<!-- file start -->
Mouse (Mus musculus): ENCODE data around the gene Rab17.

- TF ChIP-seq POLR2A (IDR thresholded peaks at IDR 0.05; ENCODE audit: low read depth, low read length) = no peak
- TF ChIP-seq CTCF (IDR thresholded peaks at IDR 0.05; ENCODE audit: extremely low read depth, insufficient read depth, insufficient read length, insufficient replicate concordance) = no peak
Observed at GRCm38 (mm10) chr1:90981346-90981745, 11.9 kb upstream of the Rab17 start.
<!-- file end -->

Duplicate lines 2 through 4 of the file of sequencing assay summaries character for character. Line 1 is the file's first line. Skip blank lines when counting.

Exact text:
- TF ChIP-seq POLR2A (IDR thresholded peaks at IDR 0.05; ENCODE audit: low read depth, low read length) = no peak
- TF ChIP-seq CTCF (IDR thresholded peaks at IDR 0.05; ENCODE audit: extremely low read depth, insufficient read depth, insufficient read length, insufficient replicate concordance) = no peak
Observed at GRCm38 (mm10) chr1:90981346-90981745, 11.9 kb upstream of the Rab17 start.